Satellite television and telephones in every room and newspapers delivered every morning will give the 127 Travelodge hotels the impetus to move slightly up market and charge higher prices.
The hotel and leisure industries are rapidly dividing into two halves. One side is making a steady recovery from the recession - where Granada clearly reckons it will feature - while most companies on the other side are destined to be remembered as victims of the greed of free-spending 1980s.
Granada has argued that it can raise hotel prices and still extract cost savings out of Forte through redundancies, and stronger buying power.
The takeover victory comes as analysts are forecasting growth of 2.5 per cent in real disposable income for this year - with most of the increase earmarked for leisure spending. Granada is in a good position to take advantage by moving many of Forte's hotels to higher market tiers.
Forte was late to rise to the challenge, hanging on to the well trusted business methods in the belief - and it was not alone - that the recession would be short-lived. Forte was quite happy to promote the notion that it was the single biggest hotel operator in the UK, but it was nothing other than a small fish in a small pond.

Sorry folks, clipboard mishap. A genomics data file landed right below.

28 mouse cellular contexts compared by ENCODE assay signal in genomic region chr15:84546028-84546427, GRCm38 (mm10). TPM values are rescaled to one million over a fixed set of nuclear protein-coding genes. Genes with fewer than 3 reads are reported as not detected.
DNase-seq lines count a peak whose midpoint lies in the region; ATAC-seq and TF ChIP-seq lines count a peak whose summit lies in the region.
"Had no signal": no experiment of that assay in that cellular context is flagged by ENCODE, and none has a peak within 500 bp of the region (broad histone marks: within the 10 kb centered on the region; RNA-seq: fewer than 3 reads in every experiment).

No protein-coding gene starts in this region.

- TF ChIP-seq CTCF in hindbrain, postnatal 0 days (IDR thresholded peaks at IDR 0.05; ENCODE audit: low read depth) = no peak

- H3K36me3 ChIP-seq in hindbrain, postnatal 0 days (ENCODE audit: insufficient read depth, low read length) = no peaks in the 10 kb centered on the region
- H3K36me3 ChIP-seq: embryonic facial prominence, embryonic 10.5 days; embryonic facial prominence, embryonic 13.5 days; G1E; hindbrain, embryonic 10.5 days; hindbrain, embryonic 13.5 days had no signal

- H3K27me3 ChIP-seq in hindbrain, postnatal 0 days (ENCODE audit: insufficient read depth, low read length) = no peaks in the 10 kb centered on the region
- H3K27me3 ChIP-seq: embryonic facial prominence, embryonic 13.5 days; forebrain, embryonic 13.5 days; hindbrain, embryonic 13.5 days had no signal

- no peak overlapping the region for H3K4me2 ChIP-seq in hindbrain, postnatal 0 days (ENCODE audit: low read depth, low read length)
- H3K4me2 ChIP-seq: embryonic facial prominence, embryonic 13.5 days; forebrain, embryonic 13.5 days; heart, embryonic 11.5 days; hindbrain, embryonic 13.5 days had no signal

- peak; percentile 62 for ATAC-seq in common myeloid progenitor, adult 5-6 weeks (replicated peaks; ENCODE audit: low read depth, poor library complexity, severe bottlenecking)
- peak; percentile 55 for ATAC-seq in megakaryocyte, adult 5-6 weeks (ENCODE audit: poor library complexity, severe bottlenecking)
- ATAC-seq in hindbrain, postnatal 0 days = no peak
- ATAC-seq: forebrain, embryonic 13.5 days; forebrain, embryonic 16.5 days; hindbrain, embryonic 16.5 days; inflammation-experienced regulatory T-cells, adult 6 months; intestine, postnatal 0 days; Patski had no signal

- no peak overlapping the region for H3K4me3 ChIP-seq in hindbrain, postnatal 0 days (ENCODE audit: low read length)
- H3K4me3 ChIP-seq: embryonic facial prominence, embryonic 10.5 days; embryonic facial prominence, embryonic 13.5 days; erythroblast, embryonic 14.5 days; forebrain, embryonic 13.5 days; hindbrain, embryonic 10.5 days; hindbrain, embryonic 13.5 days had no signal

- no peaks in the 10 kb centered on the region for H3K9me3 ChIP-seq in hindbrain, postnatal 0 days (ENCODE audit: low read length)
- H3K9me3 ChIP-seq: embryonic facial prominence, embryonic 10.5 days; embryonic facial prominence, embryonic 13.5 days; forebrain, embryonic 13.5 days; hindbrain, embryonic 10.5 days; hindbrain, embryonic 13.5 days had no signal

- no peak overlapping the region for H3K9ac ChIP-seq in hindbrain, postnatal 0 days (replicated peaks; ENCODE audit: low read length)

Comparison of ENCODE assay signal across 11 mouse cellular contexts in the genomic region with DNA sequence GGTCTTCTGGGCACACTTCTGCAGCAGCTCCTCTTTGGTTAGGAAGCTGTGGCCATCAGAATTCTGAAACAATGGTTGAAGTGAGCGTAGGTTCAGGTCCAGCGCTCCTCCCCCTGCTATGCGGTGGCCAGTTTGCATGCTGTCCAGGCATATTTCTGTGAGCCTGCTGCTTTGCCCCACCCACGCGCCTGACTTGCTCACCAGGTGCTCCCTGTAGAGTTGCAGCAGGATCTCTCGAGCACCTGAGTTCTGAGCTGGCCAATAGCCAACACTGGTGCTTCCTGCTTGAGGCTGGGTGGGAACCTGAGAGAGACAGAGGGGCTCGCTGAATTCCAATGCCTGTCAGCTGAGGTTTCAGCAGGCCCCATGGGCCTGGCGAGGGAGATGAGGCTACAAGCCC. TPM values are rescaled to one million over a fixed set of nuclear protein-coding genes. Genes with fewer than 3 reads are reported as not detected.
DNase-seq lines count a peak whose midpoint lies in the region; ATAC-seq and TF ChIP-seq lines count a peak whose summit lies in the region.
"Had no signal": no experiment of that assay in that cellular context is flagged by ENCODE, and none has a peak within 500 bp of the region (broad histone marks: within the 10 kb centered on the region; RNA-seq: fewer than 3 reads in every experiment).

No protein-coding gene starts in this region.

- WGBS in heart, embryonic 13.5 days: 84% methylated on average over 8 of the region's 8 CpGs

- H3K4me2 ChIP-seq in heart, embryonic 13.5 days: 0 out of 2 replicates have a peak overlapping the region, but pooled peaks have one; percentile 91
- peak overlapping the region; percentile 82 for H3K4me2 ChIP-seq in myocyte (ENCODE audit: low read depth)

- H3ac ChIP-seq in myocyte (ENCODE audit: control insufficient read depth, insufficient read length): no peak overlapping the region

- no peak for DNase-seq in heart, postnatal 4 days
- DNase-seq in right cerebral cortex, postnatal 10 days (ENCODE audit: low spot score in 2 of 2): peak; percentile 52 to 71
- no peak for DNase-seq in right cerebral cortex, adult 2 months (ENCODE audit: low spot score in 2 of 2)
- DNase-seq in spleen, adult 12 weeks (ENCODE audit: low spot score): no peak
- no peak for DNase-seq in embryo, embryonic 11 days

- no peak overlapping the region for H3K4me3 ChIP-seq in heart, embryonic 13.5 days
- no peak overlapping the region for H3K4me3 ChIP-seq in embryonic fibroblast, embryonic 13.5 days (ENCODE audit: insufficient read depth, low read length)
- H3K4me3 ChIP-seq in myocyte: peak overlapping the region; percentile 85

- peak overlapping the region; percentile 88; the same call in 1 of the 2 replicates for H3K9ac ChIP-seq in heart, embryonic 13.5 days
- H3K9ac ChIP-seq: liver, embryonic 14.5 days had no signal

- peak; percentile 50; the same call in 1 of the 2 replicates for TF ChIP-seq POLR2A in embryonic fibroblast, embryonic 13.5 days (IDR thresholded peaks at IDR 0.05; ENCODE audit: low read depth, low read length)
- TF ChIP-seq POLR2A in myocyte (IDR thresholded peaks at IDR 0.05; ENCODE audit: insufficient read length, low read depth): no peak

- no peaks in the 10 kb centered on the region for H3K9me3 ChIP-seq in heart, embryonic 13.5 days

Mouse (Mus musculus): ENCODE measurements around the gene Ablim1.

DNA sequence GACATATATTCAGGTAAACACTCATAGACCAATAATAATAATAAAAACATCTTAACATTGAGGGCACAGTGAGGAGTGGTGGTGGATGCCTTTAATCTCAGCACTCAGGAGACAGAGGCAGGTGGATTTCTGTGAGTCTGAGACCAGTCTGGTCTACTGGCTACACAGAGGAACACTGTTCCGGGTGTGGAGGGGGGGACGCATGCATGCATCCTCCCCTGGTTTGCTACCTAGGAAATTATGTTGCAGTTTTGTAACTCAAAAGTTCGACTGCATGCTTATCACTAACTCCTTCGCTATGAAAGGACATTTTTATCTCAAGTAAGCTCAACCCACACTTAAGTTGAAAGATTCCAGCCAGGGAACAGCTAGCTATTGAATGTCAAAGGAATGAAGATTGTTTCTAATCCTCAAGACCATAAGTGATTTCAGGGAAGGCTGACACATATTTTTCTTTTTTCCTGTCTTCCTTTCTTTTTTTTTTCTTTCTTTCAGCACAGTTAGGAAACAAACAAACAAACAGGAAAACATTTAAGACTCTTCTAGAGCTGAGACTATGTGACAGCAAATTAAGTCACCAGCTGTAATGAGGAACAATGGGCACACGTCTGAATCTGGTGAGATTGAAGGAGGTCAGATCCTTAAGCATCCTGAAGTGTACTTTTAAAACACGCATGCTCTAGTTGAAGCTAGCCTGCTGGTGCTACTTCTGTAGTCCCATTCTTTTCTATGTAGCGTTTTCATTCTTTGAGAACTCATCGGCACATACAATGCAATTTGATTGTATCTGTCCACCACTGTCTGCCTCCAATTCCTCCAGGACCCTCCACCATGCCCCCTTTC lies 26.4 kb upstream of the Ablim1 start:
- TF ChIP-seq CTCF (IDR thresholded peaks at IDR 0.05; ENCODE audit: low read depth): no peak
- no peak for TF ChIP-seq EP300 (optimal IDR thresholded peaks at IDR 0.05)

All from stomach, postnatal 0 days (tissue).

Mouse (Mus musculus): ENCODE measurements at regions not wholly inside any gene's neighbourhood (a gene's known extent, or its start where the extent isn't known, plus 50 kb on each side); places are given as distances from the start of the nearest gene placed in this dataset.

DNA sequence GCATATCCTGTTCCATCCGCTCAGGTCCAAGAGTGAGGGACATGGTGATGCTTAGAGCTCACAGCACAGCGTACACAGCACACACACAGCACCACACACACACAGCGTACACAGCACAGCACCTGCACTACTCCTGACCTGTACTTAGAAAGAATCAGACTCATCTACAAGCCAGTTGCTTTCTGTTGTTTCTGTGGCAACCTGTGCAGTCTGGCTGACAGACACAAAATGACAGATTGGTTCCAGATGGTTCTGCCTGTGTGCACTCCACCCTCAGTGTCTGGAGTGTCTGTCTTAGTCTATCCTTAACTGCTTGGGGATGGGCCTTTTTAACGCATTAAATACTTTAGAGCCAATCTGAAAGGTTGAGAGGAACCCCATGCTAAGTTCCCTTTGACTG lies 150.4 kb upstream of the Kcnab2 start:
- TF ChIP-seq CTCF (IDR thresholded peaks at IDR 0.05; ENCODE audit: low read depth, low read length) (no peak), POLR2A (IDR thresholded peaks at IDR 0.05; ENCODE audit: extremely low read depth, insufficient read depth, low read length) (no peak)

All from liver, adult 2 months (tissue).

Investors had to foot the bill for the management's mistakes. Dividends were cut a couple of years ago and there was little prospect of any restoration of dividend payments until Granada launched its assault.
Prospects for the hotel and leisure industries, which are increasingly interlocked, may look considerably brighter than for some time but Granada, despite its victory, is not going to be in a position to dictate the play.